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The Russian Federation : an exploratory assessment of transport connectivity (Inglês)

This study describes the performance of the sector vis-à-vis socioeconomic features of regions and discusses whether the development of market opportunities is limited by the availability of transport.Specifically, this study has two main objectives. First, it provides an exploratory assessment of transport connectivity in Russia. Second, it assesses the impact of improved transport productivity on the Russian economy and whether such an improvement has different economic impacts in various regions of the country. The study is complemented by a market/industry analysis and the performance of transport infrastructure in two selected regions : Zabaikalsky Krai and Khabarovsk Krai. Transport connectivity, as defined in this study, mainly focuses on freight transport and not so much on how passengers in different parts of the country are able to access transport services. Furthermore, while this study assesses general relationships between transport connectivity and economic outcomes—such as growth, poverty, and productivity it does not intend to formally or empirically establish a causal relationship between these variables. Expectedly, the average economic distance to market is much less in the well-connected western and central regions than in the more isolated eastern and northern regions. An increase in transport efficiency, resulting from reduction of travel time or technological progress,can have a different impact on regional productivity and welfare. This study presents some preliminary results of a simulation of a positive shock in transport efficiency using a regional general equilibrium analysis for Russia. International surveys of manufacturing and services firms provide mixed evidence of the importanceof transport for firm productivity in Russia.For a country as a large as Russia, it does not suffice to provide an explanation of connectivity in thewhole territory. However, isolated regions, at least those located in areas far from markets in the European side of Russia, may not necessarily be “transport disconnected” from their markets. Finally, it is important to note that in a large country like Russia achieving a good level of connectivity depends both on the density of the national transport network and the level of population dispersion.This report is divided into two parts. Part one considers the provision of transport services at the national level. We first summarize selected studies of the impact of transport services on economic growth and development, then discuss some relevant characteristics of Russia’s provision of transport services andtransport sector performance. Part two of the report develops two case studies.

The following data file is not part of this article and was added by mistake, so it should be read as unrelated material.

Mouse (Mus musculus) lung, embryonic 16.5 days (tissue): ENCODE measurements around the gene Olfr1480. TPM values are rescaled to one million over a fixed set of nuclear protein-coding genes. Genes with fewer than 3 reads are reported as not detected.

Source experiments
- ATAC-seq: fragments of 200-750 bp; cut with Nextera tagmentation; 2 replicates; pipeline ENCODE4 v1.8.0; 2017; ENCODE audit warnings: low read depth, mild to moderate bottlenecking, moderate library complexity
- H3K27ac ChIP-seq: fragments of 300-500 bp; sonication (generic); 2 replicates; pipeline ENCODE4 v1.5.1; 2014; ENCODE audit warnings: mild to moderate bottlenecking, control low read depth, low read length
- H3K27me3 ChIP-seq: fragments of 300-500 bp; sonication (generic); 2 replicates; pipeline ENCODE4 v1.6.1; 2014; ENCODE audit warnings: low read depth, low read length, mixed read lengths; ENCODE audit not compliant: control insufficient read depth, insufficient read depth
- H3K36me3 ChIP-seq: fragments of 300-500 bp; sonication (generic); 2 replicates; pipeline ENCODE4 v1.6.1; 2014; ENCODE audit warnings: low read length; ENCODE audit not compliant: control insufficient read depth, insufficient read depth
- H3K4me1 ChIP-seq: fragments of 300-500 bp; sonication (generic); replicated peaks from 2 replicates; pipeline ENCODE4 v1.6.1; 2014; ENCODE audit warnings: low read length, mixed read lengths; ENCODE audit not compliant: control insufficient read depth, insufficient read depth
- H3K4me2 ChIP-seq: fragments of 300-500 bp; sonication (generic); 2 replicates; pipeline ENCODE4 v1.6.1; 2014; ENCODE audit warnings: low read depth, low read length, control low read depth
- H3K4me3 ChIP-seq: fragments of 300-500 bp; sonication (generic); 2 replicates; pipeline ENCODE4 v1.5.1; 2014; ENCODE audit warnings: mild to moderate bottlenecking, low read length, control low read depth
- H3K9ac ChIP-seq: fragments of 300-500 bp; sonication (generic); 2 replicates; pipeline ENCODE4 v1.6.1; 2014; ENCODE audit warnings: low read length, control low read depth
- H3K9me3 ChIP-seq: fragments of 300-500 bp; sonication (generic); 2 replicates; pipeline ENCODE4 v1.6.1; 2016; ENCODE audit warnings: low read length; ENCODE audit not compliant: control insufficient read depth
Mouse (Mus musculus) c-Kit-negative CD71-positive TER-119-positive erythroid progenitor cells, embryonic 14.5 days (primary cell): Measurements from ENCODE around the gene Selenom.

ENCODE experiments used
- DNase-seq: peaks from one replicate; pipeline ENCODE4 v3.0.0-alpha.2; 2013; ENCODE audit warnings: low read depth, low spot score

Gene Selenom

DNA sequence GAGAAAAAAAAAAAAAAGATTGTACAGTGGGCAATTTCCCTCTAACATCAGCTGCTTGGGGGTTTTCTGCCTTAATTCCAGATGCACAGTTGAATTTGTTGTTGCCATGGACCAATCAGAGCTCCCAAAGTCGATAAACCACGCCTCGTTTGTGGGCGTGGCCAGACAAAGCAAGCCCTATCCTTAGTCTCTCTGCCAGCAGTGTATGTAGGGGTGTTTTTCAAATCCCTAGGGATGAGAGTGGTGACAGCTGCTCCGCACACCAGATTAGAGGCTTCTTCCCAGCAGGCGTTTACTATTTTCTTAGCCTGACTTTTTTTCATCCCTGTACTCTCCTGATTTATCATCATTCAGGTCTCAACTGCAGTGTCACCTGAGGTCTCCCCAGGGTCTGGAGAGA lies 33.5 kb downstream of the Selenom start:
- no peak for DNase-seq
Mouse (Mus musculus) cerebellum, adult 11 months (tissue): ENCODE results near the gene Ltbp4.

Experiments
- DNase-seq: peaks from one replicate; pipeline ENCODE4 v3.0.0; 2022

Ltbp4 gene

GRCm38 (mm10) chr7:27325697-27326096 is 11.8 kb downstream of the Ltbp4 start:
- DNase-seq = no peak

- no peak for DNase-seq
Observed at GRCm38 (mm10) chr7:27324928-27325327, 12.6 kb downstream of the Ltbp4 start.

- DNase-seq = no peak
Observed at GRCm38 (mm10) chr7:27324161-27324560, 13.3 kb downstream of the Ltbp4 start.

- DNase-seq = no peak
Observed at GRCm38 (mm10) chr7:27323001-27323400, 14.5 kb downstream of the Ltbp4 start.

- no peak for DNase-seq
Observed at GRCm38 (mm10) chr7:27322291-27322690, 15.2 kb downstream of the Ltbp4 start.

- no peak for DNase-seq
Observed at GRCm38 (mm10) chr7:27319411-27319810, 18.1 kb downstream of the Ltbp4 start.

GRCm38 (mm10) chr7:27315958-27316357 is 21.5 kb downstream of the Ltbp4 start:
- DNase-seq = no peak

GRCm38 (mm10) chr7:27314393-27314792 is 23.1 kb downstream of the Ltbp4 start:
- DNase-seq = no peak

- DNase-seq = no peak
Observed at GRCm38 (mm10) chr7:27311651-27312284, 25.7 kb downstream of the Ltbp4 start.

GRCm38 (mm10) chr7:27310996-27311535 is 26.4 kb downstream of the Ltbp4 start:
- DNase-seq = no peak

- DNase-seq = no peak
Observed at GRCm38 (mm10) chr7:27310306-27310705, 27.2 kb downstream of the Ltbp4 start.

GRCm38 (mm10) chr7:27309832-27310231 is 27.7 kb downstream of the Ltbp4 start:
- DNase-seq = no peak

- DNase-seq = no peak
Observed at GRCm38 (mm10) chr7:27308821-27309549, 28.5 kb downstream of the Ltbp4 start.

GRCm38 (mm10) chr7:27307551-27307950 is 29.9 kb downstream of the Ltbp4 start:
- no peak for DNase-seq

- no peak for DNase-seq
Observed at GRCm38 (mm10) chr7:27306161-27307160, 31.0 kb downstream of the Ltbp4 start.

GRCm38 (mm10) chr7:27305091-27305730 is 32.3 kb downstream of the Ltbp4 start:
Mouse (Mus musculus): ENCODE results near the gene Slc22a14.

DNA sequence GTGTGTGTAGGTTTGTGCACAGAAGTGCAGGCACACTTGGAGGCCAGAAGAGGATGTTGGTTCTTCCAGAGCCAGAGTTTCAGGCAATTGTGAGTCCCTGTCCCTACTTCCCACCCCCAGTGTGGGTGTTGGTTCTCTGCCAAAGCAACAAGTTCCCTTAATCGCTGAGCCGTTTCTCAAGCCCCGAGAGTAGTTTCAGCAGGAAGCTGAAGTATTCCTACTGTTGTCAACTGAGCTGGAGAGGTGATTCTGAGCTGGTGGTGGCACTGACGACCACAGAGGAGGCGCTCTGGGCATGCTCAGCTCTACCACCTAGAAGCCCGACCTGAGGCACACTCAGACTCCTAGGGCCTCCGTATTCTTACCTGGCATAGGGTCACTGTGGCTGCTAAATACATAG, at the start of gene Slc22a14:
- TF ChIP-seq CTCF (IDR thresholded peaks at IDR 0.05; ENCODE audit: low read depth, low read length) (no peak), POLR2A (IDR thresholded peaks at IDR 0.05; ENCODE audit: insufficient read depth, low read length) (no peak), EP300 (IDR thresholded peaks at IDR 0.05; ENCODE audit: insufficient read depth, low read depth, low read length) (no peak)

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    Documento de Trabalho

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    Federação Russa,

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    Europa e Ásia Central,

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    The Russian Federation : an exploratory assessment of transport connectivity

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    rural transportation infrastructure;computable general equilibrium model;regional general equilibrium analysis;high cost of energy;transport network;transport efficiency;transport service;availability of transport;air transport infrastructure;sparsely populated region;impact of transport;access to finance;development of market;freight transport;regional growth;population dispersion;regional convergence;main road;transport cost;trade volume;central regions;dispersed population;road access;firm productivity;high tax;spatial inequality;international market;remote area;port capacity;land size;remote region;rural area;spatial disparities;federal district;connectivity index;fishing industry;social exclusion;regional capital;mineral deposit;Natural Resources;high transport;trade partner;massive investment;trading partner;national transport;large town;road congestion;transport investment;secondary city;firm size;railway network;regional productivity;future research;program leader;social sustainability;socio-economic indicator;lagging region;poverty incidence;main transport;rail network;market size;regional connectivity;industry analysis;causal relationship;technological progress;trade center;domestic freight;transportation hubs;rail lines;market opportunity;reliable access;positive shock;job opportunity;job opportunities;weighted average;domestic trade;freight ton;extreme weather;Transport Productivity;national highway;productivity shock;market access;market accessibility;regional correlation;regional assessment;socioeconomic disparity;federal road;Trade Policies;Trade Policy;federal highway;technological advancement;road investment;underdeveloped region;long-distance passenger;rail transport;ship time;



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